THIRD DIVISION

June 3, 2019

G.R. No. 212626

PEOPLE OF THE PHILIPPINES, Plaintiff-Appellee
vs.
ROLANDO TERNIDA Y MUNAR, Accused-Appellant

D E C I S I O N

LEONEN, J.:

The failure of law enforcers in buy-bust operations to photograph seized drugs in accordance with Article II, Section 21 of Republic Act No. 9165, combined with the prosecution's failure to address this omission, raises doubt on the identity of the drugs seized, especially when the amount of dangerous drugs allegedly taken from the accused is minuscule.

This Court resolves an appeal1 of the October 30, 2013 Decision2 of the Court of Appeals in CA-G.R. CR-H.C. No. 05208, which affirmed the conviction of Rolando Ternida y Munar (Ternida) for violating Republic Act No. 9165, or the Comprehensive Dangerous Drugs Act of 2002, for the illegal sale of dangerous drugs.

An Information was filed charging Ternida with selling 0.0402 gram of shabu, in violation of the Comprehensive Dangerous Drugs Act. It read in part:

That on or about the 17th day of November 2009, in the City of San Fernando, Province of La Union, Philippines, and within the jurisdiction of this Honorable Court, the above-named accused, without authority of law and without first securing the necessary permit, license or prescription from the proper government agency, did then and there willfully, unlawfully and feloniously sell, dispense and deliver one (1) heat-sealed transparent plastic sachet containing methamphetamine hydrochloride otherwise known as "Shabu" a dangerous drug, weighing ZERO POINT ZERO FOUR HUNDRED TWO (0.0402) gram to PO2 RICARDO ANNAGUE, who posed as a poseur buyer thereof using marked money one (1) piece of One Thousand peso bill bearing serial number 526998.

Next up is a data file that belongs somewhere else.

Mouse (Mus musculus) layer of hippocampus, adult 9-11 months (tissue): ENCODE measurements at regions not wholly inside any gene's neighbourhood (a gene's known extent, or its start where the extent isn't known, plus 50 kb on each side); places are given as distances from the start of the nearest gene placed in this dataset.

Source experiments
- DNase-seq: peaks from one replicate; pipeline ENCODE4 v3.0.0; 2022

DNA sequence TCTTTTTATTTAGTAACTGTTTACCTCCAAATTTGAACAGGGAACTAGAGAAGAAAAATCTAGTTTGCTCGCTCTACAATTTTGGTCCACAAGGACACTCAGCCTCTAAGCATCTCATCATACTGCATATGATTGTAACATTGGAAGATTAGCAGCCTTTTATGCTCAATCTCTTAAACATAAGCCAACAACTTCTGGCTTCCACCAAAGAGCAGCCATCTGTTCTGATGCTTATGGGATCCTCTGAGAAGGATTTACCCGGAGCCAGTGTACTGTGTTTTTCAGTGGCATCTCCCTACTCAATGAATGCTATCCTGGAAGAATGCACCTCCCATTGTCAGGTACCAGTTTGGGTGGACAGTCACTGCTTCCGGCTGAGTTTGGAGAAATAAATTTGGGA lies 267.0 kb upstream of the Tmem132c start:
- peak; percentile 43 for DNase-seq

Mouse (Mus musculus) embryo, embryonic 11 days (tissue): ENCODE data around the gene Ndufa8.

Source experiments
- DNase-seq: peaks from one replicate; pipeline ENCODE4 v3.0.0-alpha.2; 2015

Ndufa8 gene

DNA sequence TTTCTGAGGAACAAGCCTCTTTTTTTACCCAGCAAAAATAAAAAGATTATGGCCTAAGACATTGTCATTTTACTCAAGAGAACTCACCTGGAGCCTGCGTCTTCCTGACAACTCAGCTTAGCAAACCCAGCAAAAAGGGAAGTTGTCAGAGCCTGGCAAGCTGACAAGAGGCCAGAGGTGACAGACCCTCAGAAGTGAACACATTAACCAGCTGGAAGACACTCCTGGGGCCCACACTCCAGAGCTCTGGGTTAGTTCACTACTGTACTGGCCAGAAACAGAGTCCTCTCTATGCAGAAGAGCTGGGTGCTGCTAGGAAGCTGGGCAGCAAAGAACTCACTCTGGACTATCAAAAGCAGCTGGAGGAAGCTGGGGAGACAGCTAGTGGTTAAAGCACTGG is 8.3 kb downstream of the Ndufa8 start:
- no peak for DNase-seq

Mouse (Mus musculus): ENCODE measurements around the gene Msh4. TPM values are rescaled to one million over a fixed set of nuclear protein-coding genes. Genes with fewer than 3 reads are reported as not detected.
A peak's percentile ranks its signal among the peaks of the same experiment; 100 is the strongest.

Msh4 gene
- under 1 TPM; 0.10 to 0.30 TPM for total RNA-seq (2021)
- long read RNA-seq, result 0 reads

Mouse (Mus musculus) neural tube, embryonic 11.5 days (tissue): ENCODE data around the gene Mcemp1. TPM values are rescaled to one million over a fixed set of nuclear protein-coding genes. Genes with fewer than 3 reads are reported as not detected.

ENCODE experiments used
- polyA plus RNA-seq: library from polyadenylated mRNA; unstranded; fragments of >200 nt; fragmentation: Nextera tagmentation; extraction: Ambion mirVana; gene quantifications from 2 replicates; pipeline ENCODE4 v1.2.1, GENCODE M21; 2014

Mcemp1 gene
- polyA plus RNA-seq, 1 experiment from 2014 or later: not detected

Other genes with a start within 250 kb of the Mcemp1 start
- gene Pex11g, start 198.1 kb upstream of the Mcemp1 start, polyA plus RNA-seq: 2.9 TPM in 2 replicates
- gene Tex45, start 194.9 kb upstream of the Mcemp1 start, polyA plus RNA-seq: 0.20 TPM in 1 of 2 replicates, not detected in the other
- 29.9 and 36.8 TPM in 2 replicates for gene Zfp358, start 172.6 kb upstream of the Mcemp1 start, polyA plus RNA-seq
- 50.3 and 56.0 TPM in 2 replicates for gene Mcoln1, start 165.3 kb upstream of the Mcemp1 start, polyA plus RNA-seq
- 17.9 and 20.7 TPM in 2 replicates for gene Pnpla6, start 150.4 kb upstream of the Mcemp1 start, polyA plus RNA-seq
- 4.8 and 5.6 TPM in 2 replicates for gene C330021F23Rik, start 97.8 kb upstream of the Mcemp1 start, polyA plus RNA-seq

CONTRARY TO LAW.3

Upon arraignment, Ternida pleaded not guilty to the crime charged. Pre-trial was conducted, and trial on the merits then ensued.4

The version of the prosecution is as follows:

On November 12, 2009, a confidential informant told the San Fernando City Police that an illegal drug transaction involving Ternida would take place in five (5) days at Quezon Avenue, San Fernando City, La Union. Acting on the tip, the San Fernando City Police formed a buy-bust team composed of Police Officer 2 Ricardo Annague (PO2 Annague), who was designated as the poseur-buyer, Police Inspector Quesada (Inspector Quesada), PO3 Raul Dapula, and PO3 Paul Batnag (PO3 Batnag), who was designated as back-up.5